Elbow & Arm Splints - Long Arm Splints, Tennis Elbow Splints

Elbow splints and arm splints offer temporary immobilization to the upper extremity when healing from injuries like fractures and sprains or painful conditions like tennis elbow and cubital tunnel syndrome. In some instances, elbow and arm support braces can even be used to alleviate discomfort from chronic conditions such as osteoarthritis. Available in static and dynamic forms, elbow orthoses and arm splints offer varying degrees of support depending on the condition being treated and for different activity levels. Allegromedical.com proudly offers a complete inventory of quality splints for elbows, arms braces, and so much more from industry-leading manufacturers like Sammons Preston, Brown Medical, and North Coast Medical at the lowest prices guaranteed. For peace of mind and further savings, set up routine shipping of your most commonly used orthopedic supplies with our convenient Allegro Autoship program.

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FREQUENTLY ASKED QUESTIONS


What is the difference between an elbow brace and an elbow splint?

While often used interchangeably in product descriptions, an elbow splint or elbow fracture splint is usually used for temporary immobilization and does not go around the entire arm like an elbow brace does. Another distinction can be made when referring to tennis elbow support, as a tennis elbow splint is actually a narrow compression brace, also labeled as a counterforce brace.

What is a long arm splint?

A long arm splint goes the entire length of the forearm and part of the upper arm and protects the elbow, forearm, and wrist, while also immobilizing them after fractures, trauma, nerve repairs, and other orthopedic surgeries and conditions. Opt for a long arm pre-cut splint to save time. It is designed to fit large arms and can be easily trimmed to fit smaller sizes.

How long do you need to wear a splint after elbow surgery?

Elbow surgery can take about 6 to 8 weeks to fully heal and an elbow splint or cast may be required in the first 2 weeks. While you may be able to return to your daily activities in 3-6 weeks, tennis elbow surgery requires a long break from playing sports, about 4-6 months, and strength exercises may be necessary for as long as a year.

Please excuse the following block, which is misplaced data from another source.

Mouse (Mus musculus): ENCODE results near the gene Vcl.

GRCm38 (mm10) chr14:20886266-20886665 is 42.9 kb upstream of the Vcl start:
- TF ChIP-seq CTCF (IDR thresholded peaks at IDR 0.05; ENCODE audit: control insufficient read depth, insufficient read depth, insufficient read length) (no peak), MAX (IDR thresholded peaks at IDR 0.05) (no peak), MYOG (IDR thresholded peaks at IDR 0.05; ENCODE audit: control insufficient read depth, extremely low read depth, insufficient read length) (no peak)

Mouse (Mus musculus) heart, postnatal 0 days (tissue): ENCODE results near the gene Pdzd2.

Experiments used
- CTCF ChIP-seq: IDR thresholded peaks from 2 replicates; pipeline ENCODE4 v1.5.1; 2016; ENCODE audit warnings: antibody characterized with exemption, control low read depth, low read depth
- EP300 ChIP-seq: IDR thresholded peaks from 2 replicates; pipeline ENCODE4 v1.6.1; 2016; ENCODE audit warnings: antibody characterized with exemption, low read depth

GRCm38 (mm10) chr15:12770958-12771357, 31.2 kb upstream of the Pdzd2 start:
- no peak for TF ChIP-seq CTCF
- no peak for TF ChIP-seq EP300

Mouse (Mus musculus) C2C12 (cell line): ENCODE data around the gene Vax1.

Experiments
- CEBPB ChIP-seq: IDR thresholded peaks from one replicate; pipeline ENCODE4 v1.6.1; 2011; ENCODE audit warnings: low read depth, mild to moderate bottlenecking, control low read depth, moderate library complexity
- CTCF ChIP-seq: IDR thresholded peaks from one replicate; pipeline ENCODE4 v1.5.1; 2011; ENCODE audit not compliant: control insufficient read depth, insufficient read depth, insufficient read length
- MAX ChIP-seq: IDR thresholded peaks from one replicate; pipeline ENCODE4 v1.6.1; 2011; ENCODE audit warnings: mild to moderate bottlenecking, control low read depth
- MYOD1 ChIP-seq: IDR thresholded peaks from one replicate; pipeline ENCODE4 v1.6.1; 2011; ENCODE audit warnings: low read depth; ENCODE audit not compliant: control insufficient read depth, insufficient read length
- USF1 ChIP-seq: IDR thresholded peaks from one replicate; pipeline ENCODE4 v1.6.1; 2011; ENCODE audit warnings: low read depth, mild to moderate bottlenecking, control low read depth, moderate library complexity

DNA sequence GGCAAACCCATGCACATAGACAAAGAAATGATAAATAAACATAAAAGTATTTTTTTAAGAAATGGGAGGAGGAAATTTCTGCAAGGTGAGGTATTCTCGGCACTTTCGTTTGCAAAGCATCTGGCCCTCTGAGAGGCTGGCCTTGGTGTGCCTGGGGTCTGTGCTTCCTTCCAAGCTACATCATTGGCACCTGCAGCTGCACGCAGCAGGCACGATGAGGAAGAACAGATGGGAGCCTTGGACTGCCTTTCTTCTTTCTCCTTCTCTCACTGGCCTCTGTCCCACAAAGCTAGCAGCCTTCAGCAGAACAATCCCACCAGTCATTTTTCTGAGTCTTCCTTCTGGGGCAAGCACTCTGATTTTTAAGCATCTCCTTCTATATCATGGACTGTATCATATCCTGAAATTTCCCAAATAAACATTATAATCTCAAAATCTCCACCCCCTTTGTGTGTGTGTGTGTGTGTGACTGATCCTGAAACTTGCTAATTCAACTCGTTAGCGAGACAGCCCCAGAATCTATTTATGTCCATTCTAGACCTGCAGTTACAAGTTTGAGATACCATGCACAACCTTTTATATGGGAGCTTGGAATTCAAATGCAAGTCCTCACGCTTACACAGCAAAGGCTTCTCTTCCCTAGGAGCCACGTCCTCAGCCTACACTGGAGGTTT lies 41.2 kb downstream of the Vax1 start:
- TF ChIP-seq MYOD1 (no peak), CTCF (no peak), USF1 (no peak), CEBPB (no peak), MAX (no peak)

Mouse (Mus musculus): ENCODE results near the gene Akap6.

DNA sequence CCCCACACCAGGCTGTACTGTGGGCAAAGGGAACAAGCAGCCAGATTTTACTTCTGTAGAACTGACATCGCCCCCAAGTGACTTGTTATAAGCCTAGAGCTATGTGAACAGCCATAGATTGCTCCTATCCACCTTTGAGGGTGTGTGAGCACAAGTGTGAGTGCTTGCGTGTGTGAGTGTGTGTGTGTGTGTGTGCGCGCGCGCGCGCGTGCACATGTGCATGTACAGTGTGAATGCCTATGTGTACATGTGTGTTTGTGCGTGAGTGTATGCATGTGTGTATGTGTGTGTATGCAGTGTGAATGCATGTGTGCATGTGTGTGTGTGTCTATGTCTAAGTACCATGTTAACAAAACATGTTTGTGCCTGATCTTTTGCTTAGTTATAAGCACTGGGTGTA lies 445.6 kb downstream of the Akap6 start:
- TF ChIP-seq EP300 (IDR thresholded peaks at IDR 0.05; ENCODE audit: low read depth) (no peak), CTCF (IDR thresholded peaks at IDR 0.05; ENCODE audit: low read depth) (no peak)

What types of conditions require an elbow splint?

The most common conditions that require elbow splinting supplies are sprains, stress fractures, tennis elbow, arthritis, cubital tunnel syndrome, and golfer's elbow. An NCM Spectrum Elbow Splint can also be required after soft tissue injuries or surgery and for conditions that require contracture management or otherwise result in self-harm. Lesser conditions will fair well with just arm slings.

What is a dynamic elbow orthosis?

Dynamic elbow orthoses are hinged braces that deliver gentle and consistent tension, helping improve range of motion (ROM) quickly, without the risk of tissue damage or significant pain. They are also known as ROM elbow braces and they protect the elbow early after a ligament injury. Another special type of elbow brace is the Progress-Plus Elbow Turnbuckle Orthosis. It applies a force that gradually increases elbow flexion or extension and is ideal after surgical repairs and contractures. You can also set the amount of extension or flexion on a comfy Goniometer Elbow Orthosis, which is made of a malleable metal splint core covered in foam.

How do I shower with an arm splint on?

It is best to keep arm splints, bandages and casts dry at all times, which is why cast protectors are recommended for showering, bathing, and playing water sports. Besides protecting your arm splint from water damage, you should also pay more attention than usual when stepping in and out of the shower as it is more difficult to keep your balance when one arm is immobilized.

How do I sleep in an arm or elbow splint?

There are several sleeping positions that you can try when wearing an arm or elbow splint until you find the most comfortable one for you. First of all, it is important to have several pillows, rolled towels, or blankets handy so that you can prop yourself up. You can also replace them with orthopedic positioning devices, such as bed bolsters and a 45° arm elevator, as needed. If you are a side sleeper, you will most likely need a stack of body pillows. Fold two body pillows in such a way that you leave a gap in the middle for your arm so that you don't lie on it, and top them with a long pillow, like a roof that keeps them in place. You can also sleep on the healthy arm side, hugging a body pillow and allowing your injured arm to rest on top.


MEDICAL ADVICE DISCLAIMER
The information, including but not limited to text, graphics, images, charts, and any other material on this site, is intended for informational purposes only and does not take the place of medical guidance provided by your physician. No information on this site is intended to be a substitute for professional medical advice, diagnosis, or treatment. Please consult a qualified medical professional about your condition or circumstances before undertaking a new healthcare regimen.

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